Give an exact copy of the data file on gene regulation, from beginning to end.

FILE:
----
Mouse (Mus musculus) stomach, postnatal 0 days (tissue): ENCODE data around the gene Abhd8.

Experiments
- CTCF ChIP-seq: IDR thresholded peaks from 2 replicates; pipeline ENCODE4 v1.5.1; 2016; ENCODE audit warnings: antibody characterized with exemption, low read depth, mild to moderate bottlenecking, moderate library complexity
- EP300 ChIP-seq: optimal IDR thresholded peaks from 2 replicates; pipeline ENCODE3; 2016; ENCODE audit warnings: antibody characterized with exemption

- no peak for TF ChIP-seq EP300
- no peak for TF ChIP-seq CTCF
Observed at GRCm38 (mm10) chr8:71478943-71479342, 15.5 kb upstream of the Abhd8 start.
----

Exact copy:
Mouse (Mus musculus) stomach, postnatal 0 days (tissue): ENCODE data around the gene Abhd8.

Experiments
- CTCF ChIP-seq: IDR thresholded peaks from 2 replicates; pipeline ENCODE4 v1.5.1; 2016; ENCODE audit warnings: antibody characterized with exemption, low read depth, mild to moderate bottlenecking, moderate library complexity
- EP300 ChIP-seq: optimal IDR thresholded peaks from 2 replicates; pipeline ENCODE3; 2016; ENCODE audit warnings: antibody characterized with exemption

- no peak for TF ChIP-seq EP300
- no peak for TF ChIP-seq CTCF
Observed at GRCm38 (mm10) chr8:71478943-71479342, 15.5 kb upstream of the Abhd8 start.